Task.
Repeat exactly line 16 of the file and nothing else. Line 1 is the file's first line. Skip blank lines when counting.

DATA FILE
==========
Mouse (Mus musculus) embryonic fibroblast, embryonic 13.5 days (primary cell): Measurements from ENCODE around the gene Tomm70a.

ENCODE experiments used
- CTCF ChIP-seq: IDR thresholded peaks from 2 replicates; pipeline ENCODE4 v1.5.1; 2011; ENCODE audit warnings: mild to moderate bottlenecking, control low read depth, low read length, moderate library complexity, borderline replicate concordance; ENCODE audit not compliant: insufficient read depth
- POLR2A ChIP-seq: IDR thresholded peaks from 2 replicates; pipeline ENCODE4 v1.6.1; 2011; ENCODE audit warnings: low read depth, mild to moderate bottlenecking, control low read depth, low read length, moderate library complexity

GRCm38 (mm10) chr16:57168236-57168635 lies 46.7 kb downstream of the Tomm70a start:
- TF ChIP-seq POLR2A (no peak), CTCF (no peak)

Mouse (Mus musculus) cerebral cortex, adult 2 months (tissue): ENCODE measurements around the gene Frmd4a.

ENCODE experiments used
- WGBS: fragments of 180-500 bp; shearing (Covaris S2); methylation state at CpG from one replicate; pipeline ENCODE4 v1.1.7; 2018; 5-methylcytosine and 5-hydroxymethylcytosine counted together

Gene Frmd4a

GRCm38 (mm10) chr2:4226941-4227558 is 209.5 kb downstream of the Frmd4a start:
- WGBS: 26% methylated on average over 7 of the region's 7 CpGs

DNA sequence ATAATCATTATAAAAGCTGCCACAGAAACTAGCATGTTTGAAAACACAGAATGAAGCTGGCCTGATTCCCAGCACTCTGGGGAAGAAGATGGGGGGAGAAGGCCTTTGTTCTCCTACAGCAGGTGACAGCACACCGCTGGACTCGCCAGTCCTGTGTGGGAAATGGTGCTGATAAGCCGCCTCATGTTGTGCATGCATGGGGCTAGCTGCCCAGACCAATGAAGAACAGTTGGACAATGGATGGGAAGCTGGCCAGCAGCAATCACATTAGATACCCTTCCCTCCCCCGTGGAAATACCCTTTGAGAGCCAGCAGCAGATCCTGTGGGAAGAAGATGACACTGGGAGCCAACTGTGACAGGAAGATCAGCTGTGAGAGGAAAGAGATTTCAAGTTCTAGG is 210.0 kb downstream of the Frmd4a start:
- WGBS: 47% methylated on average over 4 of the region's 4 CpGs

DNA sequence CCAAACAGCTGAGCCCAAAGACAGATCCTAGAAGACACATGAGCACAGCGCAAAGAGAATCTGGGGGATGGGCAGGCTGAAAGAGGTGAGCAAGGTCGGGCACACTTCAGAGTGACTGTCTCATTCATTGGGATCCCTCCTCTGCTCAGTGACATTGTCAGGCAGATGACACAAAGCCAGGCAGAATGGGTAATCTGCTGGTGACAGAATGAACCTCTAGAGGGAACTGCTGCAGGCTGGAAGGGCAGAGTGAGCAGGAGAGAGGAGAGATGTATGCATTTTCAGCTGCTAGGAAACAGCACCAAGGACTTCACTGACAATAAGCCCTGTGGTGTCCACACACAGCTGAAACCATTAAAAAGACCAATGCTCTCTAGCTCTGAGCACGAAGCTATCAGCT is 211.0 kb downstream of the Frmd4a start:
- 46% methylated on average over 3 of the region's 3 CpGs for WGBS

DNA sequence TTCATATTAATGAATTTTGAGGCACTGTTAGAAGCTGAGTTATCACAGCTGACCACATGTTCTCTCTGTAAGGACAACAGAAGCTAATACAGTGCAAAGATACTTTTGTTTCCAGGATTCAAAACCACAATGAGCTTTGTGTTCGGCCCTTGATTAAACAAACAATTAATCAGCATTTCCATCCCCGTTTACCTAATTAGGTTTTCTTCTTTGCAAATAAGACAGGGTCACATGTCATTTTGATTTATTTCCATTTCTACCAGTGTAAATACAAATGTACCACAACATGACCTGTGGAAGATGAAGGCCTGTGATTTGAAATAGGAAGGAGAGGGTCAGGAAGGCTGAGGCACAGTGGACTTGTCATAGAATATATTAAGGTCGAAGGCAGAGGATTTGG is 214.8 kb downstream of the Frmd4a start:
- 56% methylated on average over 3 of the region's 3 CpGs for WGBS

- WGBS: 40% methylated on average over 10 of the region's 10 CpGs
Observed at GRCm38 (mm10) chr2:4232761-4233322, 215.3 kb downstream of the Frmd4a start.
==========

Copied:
- 46% methylated on average over 3 of the region's 3 CpGs for WGBS